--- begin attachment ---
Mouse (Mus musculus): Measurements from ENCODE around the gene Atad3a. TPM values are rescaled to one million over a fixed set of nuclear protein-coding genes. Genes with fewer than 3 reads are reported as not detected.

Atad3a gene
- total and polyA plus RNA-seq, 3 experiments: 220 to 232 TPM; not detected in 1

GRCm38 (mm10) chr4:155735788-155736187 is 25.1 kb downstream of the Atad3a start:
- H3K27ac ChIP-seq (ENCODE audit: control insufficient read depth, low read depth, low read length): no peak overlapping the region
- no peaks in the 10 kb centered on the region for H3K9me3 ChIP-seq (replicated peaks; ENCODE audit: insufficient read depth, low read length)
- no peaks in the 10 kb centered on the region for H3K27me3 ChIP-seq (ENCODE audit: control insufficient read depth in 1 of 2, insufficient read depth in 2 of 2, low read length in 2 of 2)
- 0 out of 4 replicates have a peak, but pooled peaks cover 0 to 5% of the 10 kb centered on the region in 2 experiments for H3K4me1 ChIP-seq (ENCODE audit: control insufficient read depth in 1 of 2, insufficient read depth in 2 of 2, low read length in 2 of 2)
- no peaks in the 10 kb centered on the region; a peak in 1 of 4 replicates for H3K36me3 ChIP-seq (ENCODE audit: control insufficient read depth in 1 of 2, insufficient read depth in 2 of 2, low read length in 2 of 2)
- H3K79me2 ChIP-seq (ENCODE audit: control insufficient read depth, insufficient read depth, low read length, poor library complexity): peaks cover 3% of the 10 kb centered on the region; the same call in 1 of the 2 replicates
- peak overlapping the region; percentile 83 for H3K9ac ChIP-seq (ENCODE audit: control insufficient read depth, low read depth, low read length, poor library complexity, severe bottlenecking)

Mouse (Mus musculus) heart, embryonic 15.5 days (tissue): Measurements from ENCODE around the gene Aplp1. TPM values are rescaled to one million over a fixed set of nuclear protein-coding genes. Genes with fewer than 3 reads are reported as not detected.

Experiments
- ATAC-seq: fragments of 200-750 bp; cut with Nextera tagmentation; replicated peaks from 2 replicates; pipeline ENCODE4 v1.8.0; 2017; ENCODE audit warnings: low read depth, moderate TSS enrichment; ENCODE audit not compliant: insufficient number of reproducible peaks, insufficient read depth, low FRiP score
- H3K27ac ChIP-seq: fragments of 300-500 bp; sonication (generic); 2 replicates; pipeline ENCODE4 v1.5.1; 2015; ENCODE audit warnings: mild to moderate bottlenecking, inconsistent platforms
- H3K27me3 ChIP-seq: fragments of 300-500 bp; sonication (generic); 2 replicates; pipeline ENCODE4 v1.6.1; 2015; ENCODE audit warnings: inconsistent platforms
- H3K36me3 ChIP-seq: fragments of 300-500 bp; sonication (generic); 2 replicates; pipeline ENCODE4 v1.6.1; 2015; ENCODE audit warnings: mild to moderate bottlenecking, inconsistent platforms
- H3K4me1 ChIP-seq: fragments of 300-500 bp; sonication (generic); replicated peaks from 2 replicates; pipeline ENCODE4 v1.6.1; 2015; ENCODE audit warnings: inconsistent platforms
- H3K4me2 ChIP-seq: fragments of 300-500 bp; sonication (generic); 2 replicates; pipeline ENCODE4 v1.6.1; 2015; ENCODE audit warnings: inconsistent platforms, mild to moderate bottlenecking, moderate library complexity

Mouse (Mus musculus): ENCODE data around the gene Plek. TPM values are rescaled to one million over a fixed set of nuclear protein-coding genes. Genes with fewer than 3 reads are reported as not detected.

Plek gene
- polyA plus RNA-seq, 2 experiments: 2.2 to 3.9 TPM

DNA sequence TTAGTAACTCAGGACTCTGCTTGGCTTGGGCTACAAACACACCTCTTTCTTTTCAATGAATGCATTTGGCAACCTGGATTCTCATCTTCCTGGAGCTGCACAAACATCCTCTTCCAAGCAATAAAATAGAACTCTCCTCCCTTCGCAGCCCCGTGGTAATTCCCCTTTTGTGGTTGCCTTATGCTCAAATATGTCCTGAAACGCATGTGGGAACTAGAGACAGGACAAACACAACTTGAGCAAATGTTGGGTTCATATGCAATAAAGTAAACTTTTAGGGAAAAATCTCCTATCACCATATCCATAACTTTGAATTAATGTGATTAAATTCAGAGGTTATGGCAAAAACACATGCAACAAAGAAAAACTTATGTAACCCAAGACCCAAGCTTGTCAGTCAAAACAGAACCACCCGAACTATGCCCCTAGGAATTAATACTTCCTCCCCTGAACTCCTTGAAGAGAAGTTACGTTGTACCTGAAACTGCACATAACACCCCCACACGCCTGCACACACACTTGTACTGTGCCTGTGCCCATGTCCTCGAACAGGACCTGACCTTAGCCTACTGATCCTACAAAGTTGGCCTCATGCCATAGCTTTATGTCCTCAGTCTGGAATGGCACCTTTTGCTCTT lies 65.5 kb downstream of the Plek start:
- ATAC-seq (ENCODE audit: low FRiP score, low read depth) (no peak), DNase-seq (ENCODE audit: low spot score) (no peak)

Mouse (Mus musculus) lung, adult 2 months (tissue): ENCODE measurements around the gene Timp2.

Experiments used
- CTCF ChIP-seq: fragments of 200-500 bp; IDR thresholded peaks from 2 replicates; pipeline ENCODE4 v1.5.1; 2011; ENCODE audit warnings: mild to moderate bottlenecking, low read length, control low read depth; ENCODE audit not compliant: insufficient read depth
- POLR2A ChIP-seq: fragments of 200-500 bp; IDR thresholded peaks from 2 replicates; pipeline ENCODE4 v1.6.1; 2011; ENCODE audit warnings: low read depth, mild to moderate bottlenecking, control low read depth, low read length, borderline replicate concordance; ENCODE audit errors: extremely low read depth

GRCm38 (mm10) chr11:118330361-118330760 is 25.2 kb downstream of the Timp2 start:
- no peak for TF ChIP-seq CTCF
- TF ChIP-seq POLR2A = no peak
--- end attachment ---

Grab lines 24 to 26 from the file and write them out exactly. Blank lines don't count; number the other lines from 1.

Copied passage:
- ATAC-seq (ENCODE audit: low FRiP score, low read depth) (no peak), DNase-seq (ENCODE audit: low spot score) (no peak)

Mouse (Mus musculus) lung, adult 2 months (tissue): ENCODE measurements around the gene Timp2.

Experiments used